• @Samuel235 here is a link to the video. It was impressive. Im not going to advertise for the company, but you can find them withnsome simple searches.

    https://www.thisoldhouse.com/how-to/future-house-smarter-home-electrical-metering


  • Hardware Contributor

    This is a very interesting watch if ever you're concerned about the resolution of the readings from the clamp style method. There is nothing saying its accurate but it is obviously grabbing data in high resolution. I have a smart meter here at home and i think i would be able to check the power usage there while using a node with clamps on the input to the house and compare them. If they are pretty similar i think it may be safe to say its accurate enough for our application with a resolution that is pretty impressive. I will post my findings here over the next few weeks and compare my findings to the smart meter. I may even make a flashing LED node too to see what that is like compared.

    Do we know if the flashing LED on electric meters are different for each country or are they a standard protocol of flashing sequences/timings?

    Aside from being used for safety implications, do you see any other advantages of using current sensing on the modules themselves apposed to an overall reading of the house?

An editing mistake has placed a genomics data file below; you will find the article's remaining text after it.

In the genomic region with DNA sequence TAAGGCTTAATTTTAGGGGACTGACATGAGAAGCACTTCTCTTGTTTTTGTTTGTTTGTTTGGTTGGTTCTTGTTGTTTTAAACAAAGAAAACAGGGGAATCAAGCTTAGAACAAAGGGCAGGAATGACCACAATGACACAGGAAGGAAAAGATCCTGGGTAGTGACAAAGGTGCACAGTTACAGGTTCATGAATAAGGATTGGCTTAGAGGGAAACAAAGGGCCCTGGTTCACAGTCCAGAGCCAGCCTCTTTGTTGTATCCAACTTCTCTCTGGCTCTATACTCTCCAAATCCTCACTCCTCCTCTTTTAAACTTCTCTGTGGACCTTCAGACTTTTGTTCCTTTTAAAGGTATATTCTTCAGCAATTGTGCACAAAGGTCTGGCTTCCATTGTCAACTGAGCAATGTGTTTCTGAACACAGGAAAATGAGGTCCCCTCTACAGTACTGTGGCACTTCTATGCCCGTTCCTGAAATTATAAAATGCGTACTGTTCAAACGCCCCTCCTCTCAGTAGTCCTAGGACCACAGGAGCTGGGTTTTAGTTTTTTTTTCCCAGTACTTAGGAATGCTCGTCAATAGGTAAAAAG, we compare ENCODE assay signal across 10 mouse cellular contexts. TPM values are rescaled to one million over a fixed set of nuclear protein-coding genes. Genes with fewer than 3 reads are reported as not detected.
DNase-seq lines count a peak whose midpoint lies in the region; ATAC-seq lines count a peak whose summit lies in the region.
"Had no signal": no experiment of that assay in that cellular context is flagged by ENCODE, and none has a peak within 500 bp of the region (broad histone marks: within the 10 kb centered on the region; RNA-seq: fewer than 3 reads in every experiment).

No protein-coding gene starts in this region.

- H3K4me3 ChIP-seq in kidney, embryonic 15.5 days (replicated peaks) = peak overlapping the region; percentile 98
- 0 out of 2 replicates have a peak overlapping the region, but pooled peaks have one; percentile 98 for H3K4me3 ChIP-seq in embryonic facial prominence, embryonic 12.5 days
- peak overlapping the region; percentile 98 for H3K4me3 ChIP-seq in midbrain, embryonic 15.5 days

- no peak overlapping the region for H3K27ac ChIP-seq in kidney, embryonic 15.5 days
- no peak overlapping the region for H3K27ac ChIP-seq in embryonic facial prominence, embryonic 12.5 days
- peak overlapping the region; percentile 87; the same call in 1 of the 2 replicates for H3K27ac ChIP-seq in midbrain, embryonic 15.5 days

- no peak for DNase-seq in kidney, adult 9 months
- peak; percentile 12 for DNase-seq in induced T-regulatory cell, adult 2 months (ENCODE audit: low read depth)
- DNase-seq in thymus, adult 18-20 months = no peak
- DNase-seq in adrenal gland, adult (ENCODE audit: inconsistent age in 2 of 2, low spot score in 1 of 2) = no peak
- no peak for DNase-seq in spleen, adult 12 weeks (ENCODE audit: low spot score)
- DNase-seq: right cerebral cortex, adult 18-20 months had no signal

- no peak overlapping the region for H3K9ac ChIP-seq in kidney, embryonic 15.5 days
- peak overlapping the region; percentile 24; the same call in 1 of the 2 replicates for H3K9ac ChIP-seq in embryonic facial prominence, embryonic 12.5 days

• Mod

    Flashing led on meter is defined on the meter so you need to adjust code accordingly.
    Measuring overall power usage or for individual loads, it's up to you and the amount of details you want to have. If you want to measure individual loads, there is sonoff pow that is quite cheap.


  • Hardware Contributor

    @gohan - Ahh okay, I'm yet to do research into the flashing light LED method, so thanks for pointing that out.

    I'm not after pre-built modules that do current sensing, i'm simply questioning what the personal opinions of our community are, as I have modules that I make that currently do current sensing on-board, but contemplating removing the current sensor and just monitoring the main input to the house πŸ™‚